Kevin Stalheim’s Last Thanksgiving Show
Present Music's traditional Thanksgiving concert has added meaning.
Present Music concerts are popular in part because new music is presented in novel, unexpected ways. That said, Present Music returns to a now familiar formula this Sunday afternoon for its annual Thanksgiving concert.
Held in the magnificent Cathedral of St. John the Evangelist, the Present Music concert celebrates the central Thanksgiving message – community. For many, this secular observance has become an annual tradition.
This concert, observing the close of Kevin Stalheim‘s 37 years as Artistic Director, will reprise many moments from past Thanksgiving concerts.
As one tradition, Present Music commissions a new work. This year American-Turkish composer Kamran Ince will premiere “Meditation and Gratitude.” The text is compiled from various poems and sayings of Rumi, the ancient Persian poet and mystic whose wisdom and teachings transcend ethnic divisions. Ince has been featured often at Present Music concerts. He writes that his new work was “written to celebrate, and to show gratitude for, Kevin’s many years of immense contributions to new music in the United States and in the world.”
The concert reprises Robert Honstein‘s “Book of Hours.” Premiered at this concert in 2016, the work loosely follows the structure of a medieval book of hours. The music takes its inspiration from an artwork stitched by artist and graphic designer Laura Grey. The project reimagines the ancient daily-devotional prayer book as a contemporary work – a large, table-sized book, roughly hand-stitched in red thread on delicate tissue paper. The contemplative work plays off literary quotes from Shakespeare, Rilke, poetess Jorie Graham, A Band of Horses and others.
Composer Caroline Shaw, who was featured to broad acclaim in 2013, will be represented by “From Rivers.” The Ronald Reagan IB High School Choir and the Homestead High School Choir combine their voices in this work. Accompanied only by a solo violin, a sonorous chorus harmonizes behind a soaring soprano voice. “We are beginning .. we come together ” – a simple, appropriate sentiment. This specific work was offered at 2015 Thanksgiving concert.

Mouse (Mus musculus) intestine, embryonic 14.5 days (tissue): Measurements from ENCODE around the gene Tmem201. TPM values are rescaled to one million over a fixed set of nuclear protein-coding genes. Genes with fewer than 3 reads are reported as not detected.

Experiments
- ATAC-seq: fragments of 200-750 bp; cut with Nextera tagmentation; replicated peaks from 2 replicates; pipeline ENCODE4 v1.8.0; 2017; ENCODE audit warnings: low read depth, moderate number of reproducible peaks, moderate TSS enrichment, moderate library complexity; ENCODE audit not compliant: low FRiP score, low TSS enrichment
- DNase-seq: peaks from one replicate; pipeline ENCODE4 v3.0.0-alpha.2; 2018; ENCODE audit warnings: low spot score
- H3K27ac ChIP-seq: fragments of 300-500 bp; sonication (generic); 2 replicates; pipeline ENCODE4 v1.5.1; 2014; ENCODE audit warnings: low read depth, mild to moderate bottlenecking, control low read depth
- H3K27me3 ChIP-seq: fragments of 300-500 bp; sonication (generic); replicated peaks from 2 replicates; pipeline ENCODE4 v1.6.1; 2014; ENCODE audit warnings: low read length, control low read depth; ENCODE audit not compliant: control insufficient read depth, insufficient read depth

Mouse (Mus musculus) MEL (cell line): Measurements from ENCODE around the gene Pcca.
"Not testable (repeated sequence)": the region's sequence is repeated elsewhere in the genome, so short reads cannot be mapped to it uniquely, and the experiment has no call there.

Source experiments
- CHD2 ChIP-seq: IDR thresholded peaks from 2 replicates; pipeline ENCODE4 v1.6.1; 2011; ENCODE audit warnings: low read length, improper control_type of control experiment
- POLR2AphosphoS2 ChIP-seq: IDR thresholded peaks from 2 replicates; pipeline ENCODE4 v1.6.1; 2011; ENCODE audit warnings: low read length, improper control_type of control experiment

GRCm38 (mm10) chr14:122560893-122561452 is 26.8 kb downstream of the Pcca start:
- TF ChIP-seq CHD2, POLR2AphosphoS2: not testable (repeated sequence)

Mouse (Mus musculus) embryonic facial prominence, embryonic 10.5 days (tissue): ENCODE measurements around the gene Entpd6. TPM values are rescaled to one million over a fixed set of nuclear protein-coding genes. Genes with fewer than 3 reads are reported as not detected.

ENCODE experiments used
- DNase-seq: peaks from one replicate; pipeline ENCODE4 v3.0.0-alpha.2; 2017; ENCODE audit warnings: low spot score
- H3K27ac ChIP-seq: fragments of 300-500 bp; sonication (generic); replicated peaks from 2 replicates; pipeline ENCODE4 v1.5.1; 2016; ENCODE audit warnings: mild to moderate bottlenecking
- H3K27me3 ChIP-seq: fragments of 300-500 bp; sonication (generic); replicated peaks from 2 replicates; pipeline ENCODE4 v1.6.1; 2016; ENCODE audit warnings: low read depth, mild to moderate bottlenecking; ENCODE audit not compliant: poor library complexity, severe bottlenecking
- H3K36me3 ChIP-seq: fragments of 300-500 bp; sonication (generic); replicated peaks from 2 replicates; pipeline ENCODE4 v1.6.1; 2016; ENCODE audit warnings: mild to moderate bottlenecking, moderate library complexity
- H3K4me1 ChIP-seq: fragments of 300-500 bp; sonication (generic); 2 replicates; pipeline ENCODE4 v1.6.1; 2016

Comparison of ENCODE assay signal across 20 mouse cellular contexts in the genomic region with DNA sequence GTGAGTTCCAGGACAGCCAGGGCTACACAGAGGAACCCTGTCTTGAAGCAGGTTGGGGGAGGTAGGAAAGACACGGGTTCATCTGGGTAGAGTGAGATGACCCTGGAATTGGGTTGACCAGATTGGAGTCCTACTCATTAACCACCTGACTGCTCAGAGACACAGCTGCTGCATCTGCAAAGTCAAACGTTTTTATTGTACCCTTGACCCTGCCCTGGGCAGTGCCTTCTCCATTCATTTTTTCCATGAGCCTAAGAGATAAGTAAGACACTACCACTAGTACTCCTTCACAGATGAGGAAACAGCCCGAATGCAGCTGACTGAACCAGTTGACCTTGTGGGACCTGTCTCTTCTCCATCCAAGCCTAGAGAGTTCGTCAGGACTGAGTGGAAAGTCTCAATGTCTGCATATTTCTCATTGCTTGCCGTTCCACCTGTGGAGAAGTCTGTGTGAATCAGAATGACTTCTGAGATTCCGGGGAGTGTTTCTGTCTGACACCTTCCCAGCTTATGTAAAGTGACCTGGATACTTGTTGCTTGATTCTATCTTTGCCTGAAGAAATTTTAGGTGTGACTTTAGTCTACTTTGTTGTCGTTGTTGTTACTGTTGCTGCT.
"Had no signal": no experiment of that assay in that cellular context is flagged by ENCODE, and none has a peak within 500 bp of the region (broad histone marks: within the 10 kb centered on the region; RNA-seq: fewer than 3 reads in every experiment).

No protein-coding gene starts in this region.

Organist Karen Beaumont will perform Jehan Alain‘s dramatic organ work, “Litanies” last played at this concert in 2016. Alain left instructions for the performance of his work:
When you play this piece, you must give the impression of an ardent evocation. The prayer is not a complaint but an irrepressible hurricane that overthrows everything in its path. It is also an obsession: one must fill the ears of men and of the Good Lord! If, in the end, you do not feel exhausted, then you will neither have understood nor played as I want it. Push yourself to the limit of speed and clarity.
An adaptation of an ABBA favorite, “The Way Old Friends Do,” reprises a moment from 2013. The text seems to sum up the communal spirit of this annual gathering.
The afternoon opens and closes with a drum circle song and a Native American Friendship Dance involving much of the audience – joining hands and circling the inside walls of the cathedral space.
To the many who return each year, the concert has become a secular community observance. We can all be thankful to Stalheim for creating and nurturing this community event.
The Thanksgiving concert begins at 5:00 p.m. Sunday, November 18th. A pre-concert talk with composer Kamran Ince begins at 4:00 p.m. Set your GPS for the Cathedral of Saint John the Evangelist at 812 N. Jackson St., or just head for Cathedral Square in downtown Milwaukee. Street parking is generally easy on Sundays. Or park along the route and take the streetcar to Cathedral Square.
Tickets may be purchased online through Friday, then at the door. Priority seating is sold out, but open seating in the other two sections range from $15 to $25.
Present Music will offer its next concert, In the New Chamber, as two performances February 21 and 22, 2019. The selection of contemporary chamber music benefits audiences close to the musicians in an intimate space. This year will use a recently opened venue tailored to Present Music’s palette, the Jan Serr Studio at UW-Milwaukee’s Kennilworth Building.